Daycare politics and annoyances

When Kaia first joined her daycare, she was on the older end of the 12-18 month age range for her class, so we knew that just after a month in, she’d have to switch classes to join the 18-24 month class. This was sad because we really liked the main teacher of her first class. This teacher was really responsive to feedback and suggestions we had, and she seemed overall like an easy-going, well-intentioned teacher who is passionate about kids (she had five of her own!). And at this age, kids tend to get attached quickly. Asking them to adjust after just a month in seemed annoying, but it had to be done.

Now that Kaia has switched classes, the new main teacher seems fine, though it’s clear she has a chip on her shoulder and doesn’t like the previous teacher. When I asked the new teacher to make sure to serve veggies first to Kaia at lunch, then her protein/carbs, along with the request to potentially put feeding instructions on the fridge so that all teachers/floaters coming in and out could carry out the same instruction, as this is the process that worked in Kaia’s previous class, she seemed like she felt insulted. Her message back to me stated, “I appreciate all the feedback. However, I do run my class differently than (former teacher).” Lo and behold, the instructions weren’t followed the next day, and I had to call it out. It’s fine if you have different methods for communication, but I’m giving you a suggestion on what has worked, so if you choose another method, it would be best if you did not fail, which she did.

This new main teacher also has not been shy about giving a stink eye to Kaia’s former teacher when passing in the hallway, which I’ve personally observed. She and her assistant teachers have also been very territorial about having the former teacher float into their class when backup is needed. They’ve made comments like, “They’re not in your class anymore! They’re not yours! You shouldn’t be so attached to them; they’ve moved on! Let them transition into their new class and stop holding onto them.” The funny thing is: the reason they make comments like this is that the kids all love the former teacher. They run to her when she walks into the room; they want to follow her out of the room when she leaves. What’s really driving all the teacher politics here is 1) the other teachers’ jealousy and 2) the fact that the former teacher just has more passion for kids, frankly, that they do not have. Kids sense this, and they gravitate towards the adults they know care.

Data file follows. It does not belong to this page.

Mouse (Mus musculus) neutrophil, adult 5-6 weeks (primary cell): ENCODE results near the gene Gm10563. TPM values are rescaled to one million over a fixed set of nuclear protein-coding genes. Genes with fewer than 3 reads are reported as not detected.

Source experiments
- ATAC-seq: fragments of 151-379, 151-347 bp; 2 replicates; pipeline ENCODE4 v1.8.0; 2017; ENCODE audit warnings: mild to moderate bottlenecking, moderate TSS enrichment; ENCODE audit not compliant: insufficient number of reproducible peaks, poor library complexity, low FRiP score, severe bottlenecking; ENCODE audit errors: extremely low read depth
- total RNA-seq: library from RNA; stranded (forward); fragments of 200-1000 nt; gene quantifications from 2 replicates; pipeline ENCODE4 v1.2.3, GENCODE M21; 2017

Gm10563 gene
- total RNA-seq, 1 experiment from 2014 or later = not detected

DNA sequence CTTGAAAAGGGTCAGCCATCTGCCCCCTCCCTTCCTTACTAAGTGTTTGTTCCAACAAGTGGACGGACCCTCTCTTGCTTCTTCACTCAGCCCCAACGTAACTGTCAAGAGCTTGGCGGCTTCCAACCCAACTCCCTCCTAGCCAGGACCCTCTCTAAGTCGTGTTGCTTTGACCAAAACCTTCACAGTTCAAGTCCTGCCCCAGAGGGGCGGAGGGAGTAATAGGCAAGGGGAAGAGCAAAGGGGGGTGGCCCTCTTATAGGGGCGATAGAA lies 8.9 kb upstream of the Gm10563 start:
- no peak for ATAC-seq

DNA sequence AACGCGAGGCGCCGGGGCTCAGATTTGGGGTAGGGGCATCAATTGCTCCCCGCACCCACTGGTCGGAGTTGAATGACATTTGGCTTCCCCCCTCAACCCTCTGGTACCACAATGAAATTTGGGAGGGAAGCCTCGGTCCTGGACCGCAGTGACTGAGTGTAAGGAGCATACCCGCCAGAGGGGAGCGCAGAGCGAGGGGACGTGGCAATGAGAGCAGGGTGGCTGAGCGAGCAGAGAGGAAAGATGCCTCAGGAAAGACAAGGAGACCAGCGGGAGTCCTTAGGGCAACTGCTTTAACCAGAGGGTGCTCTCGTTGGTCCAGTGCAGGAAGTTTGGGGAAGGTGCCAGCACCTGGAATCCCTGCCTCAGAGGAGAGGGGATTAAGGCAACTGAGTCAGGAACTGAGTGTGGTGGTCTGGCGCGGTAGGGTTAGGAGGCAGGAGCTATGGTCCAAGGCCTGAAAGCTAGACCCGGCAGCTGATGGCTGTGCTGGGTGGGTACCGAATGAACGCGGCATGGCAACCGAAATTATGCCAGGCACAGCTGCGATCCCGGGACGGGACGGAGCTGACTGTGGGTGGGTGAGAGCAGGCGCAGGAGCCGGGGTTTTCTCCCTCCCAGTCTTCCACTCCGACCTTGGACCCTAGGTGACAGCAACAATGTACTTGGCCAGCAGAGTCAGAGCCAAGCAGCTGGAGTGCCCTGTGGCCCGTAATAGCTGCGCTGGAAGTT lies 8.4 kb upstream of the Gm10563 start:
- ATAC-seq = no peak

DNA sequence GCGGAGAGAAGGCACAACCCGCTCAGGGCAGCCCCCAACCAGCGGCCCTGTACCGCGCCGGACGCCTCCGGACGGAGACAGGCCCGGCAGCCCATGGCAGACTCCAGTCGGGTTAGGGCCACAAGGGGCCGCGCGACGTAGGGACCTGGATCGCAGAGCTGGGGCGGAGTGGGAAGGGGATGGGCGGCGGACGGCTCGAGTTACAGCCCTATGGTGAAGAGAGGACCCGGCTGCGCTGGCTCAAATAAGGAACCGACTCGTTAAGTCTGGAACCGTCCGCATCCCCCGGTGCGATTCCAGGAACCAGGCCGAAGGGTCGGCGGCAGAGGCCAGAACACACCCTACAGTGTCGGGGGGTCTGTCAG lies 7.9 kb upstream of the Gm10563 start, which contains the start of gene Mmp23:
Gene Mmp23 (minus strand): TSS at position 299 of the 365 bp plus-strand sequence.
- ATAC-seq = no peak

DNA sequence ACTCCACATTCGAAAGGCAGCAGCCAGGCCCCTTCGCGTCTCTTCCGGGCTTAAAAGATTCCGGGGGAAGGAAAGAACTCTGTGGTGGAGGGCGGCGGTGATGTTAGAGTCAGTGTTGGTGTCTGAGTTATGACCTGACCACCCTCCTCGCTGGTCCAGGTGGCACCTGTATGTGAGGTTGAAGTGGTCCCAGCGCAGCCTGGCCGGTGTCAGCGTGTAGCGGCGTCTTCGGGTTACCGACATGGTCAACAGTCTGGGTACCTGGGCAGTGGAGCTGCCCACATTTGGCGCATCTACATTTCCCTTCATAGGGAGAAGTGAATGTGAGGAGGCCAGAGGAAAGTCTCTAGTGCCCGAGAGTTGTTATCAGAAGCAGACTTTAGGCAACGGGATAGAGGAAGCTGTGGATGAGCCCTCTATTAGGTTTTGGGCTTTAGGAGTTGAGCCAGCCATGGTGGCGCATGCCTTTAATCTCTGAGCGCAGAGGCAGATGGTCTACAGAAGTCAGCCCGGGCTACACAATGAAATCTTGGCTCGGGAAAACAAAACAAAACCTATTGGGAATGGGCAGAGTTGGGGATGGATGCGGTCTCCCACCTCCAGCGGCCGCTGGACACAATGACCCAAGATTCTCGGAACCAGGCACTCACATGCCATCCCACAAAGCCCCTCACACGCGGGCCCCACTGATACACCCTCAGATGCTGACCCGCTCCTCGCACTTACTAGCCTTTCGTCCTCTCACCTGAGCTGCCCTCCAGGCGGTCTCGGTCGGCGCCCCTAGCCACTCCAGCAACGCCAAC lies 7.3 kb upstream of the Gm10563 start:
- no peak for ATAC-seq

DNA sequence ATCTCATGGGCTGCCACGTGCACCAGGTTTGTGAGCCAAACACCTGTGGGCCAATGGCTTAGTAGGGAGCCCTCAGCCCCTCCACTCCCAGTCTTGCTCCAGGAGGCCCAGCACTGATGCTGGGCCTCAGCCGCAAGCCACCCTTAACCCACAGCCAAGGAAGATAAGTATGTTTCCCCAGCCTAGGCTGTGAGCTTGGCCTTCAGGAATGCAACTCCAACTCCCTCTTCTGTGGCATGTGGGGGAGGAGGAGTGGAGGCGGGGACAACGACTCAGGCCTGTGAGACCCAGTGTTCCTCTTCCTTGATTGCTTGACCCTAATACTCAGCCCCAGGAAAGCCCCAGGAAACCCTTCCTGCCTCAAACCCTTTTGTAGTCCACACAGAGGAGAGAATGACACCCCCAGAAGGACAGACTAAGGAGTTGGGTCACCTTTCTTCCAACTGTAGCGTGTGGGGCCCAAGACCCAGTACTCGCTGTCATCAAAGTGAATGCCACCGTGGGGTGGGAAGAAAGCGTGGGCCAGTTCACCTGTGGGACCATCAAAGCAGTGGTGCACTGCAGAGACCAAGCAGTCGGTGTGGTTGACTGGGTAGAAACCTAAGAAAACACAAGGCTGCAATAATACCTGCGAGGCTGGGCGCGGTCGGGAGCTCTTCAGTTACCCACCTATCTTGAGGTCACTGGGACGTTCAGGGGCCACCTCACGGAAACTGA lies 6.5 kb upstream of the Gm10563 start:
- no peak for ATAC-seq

And I’ve noticed that amongst the assistant teachers in Kaia’s new class that they don’t really have an apparent passion for early childhood education: they’ve been on their phones scrolling through Instagram and Facebook. They do the bare minimum. They let the kids roam around on their own and don’t initiate any play in the multi-purpose room. During lunch, they don’t really assist in feeding or watching the kids; they’re doing their own thing. Kaia’s thrown her food on the floor twice this week, and they weren’t anywhere nearby to even prevent or stop this (yes, we can see it via the live camera). They’re there for the job and the pay check/benefits, not so much because they are passionate about kids… they’re not. So I’ve brought this up to the director of the program and plan on having more conversations about this. This daycare is relatively new, and they are not even close to being at capacity. They are hustling to get more kids enrolled with open houses, referral bonuses, etc. But if you have crappy teachers and assistant teachers, it’s unlikely any of the kids will stay enrolled that long, especially with the high fees that all these places are charging. It’s just sad that the level of care can change so much from one classroom to another, but then again, isn’t that school in general here in the U.S.?

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